Nordic Combined individual events have been part of the Olympic program since the first Olympic Winter Games in Chamonix in 1924. The team competition was introduced at the Calgary Olympic Winter Games in 1988 with each team made up of three skiers. By the 1998 Nagano Olympics, this was increased to four skiers on each team.
Nordic Combined in Russia
On February 19, 1912, Russia’s first Nordic Combined competition was held at the North Ski Jump near St. Petersburg, it consisted of a ski jumping event and a cross-country event of about 2.5 miles.
The development of Nordic Combined in Russia was driven by the expansion of the world championship and Olympic programs. Team events involving three athletes were introduced in 1982 and the competition included a ski jumping event and a 3×10 km skiing relay.
Nordic Combined Today
Nordic Combined events include a ski jumping competition (1 jump) and a 10 km cross-country ski race. There are three men’s events in the Olympic program in Nordic Combined: the individual event with a normal hill (NH) ski jump, the individual event with a large hill (LH) ski jump, and the team event, with two jumps from the large hill for each team member and a 4×5 km relay.
The individual event, also known as the Gundersen race, takes place in two stages. The first stage is a jump from the normal or large hill, with each participant making one attempt. The second stage is a 10 km race. Points are scored for distance and style in the ski jumping section. The skiers with the most ski jumping points start first in the cross-country section, followed by the next best jumper after a gap that reflects the difference in their jumping scores, and so on. The first cross-country skier to cross the finish line wins the event.
The team event is similar to the individual event, except that teams of 4 people compete. In the first part of the event, each skier has one jump on a large hill. Points for all jumps count towards the team total. A difference of forty-five points translates to a one minute advantage in the second event, the 4×5 km cross-country relay. The Nordic Combined winner is the team whose skier crosses the finish line first.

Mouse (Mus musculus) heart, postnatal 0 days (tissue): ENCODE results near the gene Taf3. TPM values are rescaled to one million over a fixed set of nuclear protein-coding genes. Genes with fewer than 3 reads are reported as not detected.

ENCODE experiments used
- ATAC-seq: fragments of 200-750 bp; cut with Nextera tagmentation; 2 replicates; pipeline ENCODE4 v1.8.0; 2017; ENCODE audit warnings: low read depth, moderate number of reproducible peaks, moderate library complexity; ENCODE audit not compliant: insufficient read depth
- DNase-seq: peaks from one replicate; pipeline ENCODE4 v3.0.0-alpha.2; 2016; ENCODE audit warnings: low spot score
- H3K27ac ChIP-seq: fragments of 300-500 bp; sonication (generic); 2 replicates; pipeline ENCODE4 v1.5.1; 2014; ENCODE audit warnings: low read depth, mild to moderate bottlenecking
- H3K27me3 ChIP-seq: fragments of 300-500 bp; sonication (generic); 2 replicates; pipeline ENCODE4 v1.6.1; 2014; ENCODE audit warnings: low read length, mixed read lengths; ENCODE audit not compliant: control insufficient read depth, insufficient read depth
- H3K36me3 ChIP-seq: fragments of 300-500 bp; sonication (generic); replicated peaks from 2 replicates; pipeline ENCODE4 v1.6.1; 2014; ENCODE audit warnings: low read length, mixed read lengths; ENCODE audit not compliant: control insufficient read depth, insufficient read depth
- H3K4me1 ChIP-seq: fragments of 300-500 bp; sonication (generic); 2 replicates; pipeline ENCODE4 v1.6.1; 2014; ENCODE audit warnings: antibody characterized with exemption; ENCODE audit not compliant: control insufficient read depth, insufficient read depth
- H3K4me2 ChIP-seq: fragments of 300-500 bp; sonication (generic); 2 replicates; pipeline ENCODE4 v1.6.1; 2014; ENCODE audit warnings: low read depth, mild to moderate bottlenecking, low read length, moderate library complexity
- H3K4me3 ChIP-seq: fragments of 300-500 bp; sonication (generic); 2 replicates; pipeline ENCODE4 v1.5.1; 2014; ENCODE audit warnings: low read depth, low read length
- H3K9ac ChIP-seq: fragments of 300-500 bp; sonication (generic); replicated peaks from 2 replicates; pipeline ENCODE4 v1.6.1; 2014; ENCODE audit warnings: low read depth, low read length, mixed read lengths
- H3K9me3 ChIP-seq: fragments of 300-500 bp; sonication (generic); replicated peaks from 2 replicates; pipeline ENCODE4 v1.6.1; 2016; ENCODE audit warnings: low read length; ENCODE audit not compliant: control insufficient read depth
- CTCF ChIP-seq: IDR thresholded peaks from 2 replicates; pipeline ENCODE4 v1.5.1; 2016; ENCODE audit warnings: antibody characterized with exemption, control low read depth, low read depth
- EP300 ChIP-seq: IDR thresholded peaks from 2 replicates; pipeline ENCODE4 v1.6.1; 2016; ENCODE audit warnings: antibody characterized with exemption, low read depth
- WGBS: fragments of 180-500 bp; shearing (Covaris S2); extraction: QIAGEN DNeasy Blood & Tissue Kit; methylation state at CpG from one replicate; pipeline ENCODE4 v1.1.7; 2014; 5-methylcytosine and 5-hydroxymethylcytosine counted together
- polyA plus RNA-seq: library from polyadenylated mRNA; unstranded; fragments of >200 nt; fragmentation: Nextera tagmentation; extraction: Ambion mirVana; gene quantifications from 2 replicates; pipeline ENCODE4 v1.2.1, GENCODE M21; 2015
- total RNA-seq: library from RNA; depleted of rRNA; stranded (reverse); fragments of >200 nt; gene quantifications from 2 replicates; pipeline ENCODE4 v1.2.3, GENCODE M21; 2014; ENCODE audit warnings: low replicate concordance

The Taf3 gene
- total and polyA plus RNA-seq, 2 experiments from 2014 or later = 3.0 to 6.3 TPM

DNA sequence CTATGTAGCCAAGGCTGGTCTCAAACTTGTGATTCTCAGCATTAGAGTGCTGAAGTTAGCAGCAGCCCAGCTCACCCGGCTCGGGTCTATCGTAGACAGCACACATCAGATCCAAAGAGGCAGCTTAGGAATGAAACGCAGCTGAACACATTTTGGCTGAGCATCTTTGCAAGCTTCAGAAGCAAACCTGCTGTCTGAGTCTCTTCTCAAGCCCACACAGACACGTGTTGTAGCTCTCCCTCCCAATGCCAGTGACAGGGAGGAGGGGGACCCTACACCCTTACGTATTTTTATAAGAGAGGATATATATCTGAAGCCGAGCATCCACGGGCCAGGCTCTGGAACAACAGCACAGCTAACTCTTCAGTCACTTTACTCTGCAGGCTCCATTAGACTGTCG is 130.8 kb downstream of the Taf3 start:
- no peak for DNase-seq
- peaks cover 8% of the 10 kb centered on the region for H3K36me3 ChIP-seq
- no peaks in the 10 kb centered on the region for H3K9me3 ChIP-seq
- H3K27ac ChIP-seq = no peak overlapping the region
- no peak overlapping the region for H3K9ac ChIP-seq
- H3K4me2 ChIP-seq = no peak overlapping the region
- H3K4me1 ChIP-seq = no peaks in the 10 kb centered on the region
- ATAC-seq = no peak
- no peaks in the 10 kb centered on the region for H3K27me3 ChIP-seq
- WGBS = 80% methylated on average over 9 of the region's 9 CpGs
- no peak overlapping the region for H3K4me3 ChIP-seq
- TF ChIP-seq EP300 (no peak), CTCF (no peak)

Ski jumping gear
- Specialized high-backed boots allow the skier to lean far forward during flight.
- The binding must be mounted parallel to the run-direction. The binding must be placed in such a way that no more than 57% of the entire ski length is located in the front portion of the ski (the binding toe piece divides the ski into front and back portions).
- A connection cord that is a part of the binding attaches the ski to the boot and prevents the skis from wobbling during flight.
- All sections of the ski jumping suit must be made of the same material and must offer a certain, controlled degree of breathability. Jumping skis may be no longer than 146% of the total height of the competitor.
Cross-country skiing gear
- The rear of the boot is built up to shore up the ankle, which is constantly under pressure in the free technique.
- Cross-country skis are narrower and lighter than those used in Alpine skiing. They have long, curved ends and rise up slightly in the middle, and can be up to 2 m long.
- Bindings secure the skier’s feet to the skis.
- Ski poles are long and straight, often reaching as high as the athlete’s chin.
- Skiers’ suits are made from special form-fitting elastic fabric.
- Glide wax is chosen depending on the type of snow and weather conditions.